So what’s a faculty member to do? Isn’t it enough for you to understand geophysics of the Andes or phenotypic plasticity? The library is here to help with course reserves, classes and guides. But the bottom line is that it’s important to understand copyright because these are the laws that control the access and use of your work, and your work matters.

Happy Fair Use Week, USC! Go exercise your rights.

-Contributed by Tucker Taylor

Scholar Commons and the Elsevier Acquisition of bepress

Hopefully you’re familiar with Scholar Commons, the University’s institutional repository for research content produced by faculty, students, and staff. (If not, take a look at our previous post about sharing your work!) But either way, you are probably less familiar with the business deal between bepress (the company that created the digital repository service) and the academic publishing giant Elsevier that has sparked a lot of debate in the library community.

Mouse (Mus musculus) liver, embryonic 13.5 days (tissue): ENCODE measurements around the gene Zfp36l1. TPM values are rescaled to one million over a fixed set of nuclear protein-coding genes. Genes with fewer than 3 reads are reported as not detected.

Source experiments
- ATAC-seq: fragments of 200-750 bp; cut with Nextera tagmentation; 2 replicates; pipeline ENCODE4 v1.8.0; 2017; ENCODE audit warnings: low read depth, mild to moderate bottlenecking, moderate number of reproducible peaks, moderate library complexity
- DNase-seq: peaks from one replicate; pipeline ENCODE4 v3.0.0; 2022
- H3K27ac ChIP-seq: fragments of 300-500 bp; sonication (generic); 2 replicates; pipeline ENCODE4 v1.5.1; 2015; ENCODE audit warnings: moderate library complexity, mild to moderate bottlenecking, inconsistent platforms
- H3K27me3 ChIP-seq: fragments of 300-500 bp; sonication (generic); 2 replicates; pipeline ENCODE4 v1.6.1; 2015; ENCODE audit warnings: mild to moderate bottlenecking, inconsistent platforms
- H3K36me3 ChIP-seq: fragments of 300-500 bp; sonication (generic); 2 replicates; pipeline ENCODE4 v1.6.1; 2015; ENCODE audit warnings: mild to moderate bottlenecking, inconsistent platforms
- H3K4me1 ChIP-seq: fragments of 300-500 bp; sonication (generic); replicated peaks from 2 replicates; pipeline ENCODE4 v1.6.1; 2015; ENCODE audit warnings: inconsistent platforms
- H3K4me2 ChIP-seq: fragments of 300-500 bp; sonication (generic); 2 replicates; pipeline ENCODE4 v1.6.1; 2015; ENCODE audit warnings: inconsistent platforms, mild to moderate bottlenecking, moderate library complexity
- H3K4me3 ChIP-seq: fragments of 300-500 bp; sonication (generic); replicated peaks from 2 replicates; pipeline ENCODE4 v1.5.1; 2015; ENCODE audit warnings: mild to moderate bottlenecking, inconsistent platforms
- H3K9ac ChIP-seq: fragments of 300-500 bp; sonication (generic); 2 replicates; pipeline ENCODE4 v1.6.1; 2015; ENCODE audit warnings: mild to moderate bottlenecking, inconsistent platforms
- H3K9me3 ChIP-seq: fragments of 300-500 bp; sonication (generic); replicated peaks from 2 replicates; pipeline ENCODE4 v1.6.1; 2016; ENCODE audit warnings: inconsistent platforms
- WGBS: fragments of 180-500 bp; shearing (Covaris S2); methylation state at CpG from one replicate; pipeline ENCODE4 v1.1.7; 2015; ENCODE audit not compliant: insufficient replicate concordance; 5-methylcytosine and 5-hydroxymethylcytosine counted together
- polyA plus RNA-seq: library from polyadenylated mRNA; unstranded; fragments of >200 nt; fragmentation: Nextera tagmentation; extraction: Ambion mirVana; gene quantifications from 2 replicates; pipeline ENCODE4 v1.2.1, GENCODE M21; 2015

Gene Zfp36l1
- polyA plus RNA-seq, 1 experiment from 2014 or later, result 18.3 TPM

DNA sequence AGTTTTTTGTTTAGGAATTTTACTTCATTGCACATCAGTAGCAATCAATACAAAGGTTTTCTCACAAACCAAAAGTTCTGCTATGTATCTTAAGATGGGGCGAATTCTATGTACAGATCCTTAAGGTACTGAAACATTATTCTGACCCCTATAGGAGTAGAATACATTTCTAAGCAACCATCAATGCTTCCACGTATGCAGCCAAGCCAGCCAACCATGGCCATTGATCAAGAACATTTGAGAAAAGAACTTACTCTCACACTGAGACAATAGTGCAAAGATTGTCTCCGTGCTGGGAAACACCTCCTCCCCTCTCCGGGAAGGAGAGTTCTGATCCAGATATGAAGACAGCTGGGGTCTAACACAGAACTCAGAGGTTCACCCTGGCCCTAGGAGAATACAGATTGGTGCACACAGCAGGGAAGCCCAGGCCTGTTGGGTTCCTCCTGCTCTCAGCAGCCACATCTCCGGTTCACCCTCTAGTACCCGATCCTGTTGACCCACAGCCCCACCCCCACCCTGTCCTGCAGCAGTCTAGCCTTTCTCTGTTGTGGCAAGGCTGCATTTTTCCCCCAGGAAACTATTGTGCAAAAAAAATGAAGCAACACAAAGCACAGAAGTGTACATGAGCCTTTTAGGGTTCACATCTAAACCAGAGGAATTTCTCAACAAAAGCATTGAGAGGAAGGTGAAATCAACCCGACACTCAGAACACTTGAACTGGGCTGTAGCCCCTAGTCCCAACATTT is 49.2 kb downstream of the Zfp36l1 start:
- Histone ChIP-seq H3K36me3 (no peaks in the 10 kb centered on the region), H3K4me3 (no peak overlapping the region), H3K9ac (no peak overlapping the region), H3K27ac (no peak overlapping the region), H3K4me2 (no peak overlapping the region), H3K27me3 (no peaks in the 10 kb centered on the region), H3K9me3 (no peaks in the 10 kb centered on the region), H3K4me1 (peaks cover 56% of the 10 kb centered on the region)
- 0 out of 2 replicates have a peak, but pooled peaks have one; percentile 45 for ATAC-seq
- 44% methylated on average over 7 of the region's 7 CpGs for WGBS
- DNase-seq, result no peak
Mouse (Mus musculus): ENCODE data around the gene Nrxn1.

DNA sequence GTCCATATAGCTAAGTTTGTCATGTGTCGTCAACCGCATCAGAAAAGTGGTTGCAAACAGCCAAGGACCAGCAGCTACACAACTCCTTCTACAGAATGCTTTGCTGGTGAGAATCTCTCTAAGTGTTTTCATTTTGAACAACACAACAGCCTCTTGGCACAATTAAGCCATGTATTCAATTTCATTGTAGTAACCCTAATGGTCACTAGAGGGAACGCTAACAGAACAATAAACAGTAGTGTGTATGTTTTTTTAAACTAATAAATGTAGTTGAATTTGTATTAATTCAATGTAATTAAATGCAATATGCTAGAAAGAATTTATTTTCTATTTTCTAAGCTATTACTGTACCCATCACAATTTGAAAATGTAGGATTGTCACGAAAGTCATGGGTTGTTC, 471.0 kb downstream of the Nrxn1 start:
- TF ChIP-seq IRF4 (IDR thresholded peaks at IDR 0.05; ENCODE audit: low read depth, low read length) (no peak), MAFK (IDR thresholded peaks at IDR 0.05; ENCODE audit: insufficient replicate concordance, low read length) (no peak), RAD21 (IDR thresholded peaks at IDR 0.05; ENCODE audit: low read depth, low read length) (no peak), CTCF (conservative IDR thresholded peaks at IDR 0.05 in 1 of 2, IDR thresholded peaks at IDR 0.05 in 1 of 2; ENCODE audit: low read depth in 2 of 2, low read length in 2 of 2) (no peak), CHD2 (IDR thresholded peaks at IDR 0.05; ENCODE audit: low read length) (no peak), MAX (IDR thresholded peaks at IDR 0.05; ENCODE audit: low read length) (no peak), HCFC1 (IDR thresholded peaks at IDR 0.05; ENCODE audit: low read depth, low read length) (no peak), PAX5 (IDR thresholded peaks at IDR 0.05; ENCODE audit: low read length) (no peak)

Last August, Elsevier acquired bepress for an undisclosed sum. According to Elsevier this purchase, along with other recent acquisitions, signals the company’s shift from solely being a publisher of academic journals to being a research and technology data management business. And bepress believes that joining with Elsevier will allow them to provide more services to their customers while enhancing their current products and services with increased analytics capabilities.

The response within the academic library community to this event has been decidedly mixed. While many are taking a wait-and-see approach, a fairly significant and highly vocal contingent within the library world have voiced their strong fear and concern over these developments.

While some worry about the lack of transparency in the deal, the primary issue for most is simply the involvement of Elsevier at all. For many, Elsevier has earned an extremely negative reputation for price gouging and other unfair practices and the fear is that Elsevier’s commercial financial objectives will poison the support that bepress has historically had for the academy and academic libraries.